By Stewart Dalby
Hydrodec Group’s recent history has been a tale of one step forward and two steps back in its fortunes. A Trading Update for the year ending 31 December 2019, published on 14 February 2020 suggests, however, that due to some fortuitous developments the company might now be able to break out of the cycle of continual disappointing corporate performances.
Since joining AIM in 2004 Hydrodec has been involved in a number of different renewable/alternative energy projects. Its core business, however, has become -a clean-tech, oil re-refining group with operations in the US and Australia.
Hydrodec applies proprietary technology to re-refine used and contaminated waste oil to produce, market and distribute its flagship SUPERfine transformer oil and naphthenic base oil. Modifier oil is not the kind of fuel you would put into a car or ship. It is a heavy industrial oil. If transformer oil is not re-refined to make it suitable for further use it is incinerated or disposed of in an unsustainable manner.
We started writing about Hydrodec in 2017. Late in that year we reported how the share price had collapsed during the course of 2016 and stayed collapsed for early 2017. The reason given was that the company had to grapple with a series of legacy technical problems dating back to 2013 and centering on both its main facility in Canton in the US and its Boman plant in Australia. The problems severely curtailed output. The company was on the back foot.
However, the company’s Trading Update for the year 2017 released on 29 January 2018 said that trading improved in the first half of 2017 and Group EBITDA was approximately US$0.45m, the first positive half-year EBITDA in the group’s history. But the second half of 2017 was affected by feedstock shortages and overall losses by year-end were US$4.4m. Feedstock problems had long bedeviled Hydrodec and would do so again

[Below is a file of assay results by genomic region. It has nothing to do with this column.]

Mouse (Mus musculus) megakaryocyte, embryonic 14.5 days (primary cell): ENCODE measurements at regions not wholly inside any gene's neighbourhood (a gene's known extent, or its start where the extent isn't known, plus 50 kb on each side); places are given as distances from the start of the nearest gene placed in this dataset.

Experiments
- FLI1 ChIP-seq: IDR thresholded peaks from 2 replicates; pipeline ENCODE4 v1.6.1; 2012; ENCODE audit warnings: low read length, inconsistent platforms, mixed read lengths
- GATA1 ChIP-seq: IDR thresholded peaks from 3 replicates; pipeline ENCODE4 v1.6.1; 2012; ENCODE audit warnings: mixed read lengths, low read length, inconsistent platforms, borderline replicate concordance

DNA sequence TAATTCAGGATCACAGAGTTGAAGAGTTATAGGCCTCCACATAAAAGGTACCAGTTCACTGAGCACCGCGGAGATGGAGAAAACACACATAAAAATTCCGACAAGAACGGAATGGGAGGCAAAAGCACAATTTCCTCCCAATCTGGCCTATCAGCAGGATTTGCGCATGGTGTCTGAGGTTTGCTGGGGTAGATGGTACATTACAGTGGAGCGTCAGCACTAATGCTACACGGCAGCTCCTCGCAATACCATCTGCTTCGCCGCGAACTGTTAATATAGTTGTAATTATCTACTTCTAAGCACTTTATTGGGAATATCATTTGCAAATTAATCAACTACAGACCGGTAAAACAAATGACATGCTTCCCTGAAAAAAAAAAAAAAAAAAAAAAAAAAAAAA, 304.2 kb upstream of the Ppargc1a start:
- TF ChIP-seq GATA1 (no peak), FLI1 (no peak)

.Despite the feedstock concerns, 2018 started with high hopes, because a new strategy was put in place. This involved improved pricing and a better sales mix through a greater percentage of SUPERfine being used in place of base oil. Revenues increased by 6 per cent by June 2018 and there was a small EBITDA profit of US$0.26 million. Despite all this overall losses were US$6.6m at the end of 2018. The company was again on the back foot.
Entering 2019, there was a major development. There had been a massive consolidation of the shares to the £1 level and in January they were priced at 65.5p. Inevitably, the shares fell off a cliff and went down relentlessly during 2019 so that they had fallen to a 52-week low of 2.25p before recovering a bit to 4.5p by the end of December.
Underlying all these share price movements, there were some positive developments. One was that Andrew Black the company’s largest shareholder and a director of the company bought the Boman plant in Australia for A$1.7m through another of his companies, Greenbottle. He also put US$3m of funding into Hydrodec in the first half of 2019 and gave a further US$1.8m of financial assistance to HYdrodec to keep the company going in H2.
The other positive development in mid-2019 was that the American Carbon Registry (ACR) gave Hydrodec permission to utilise 100,000 carbon credits they had built up in the US between 2016-2018. Also, the ACG gave approval for Hydrodec’s product to be sold with a carbon offset in the company’s current and future projects.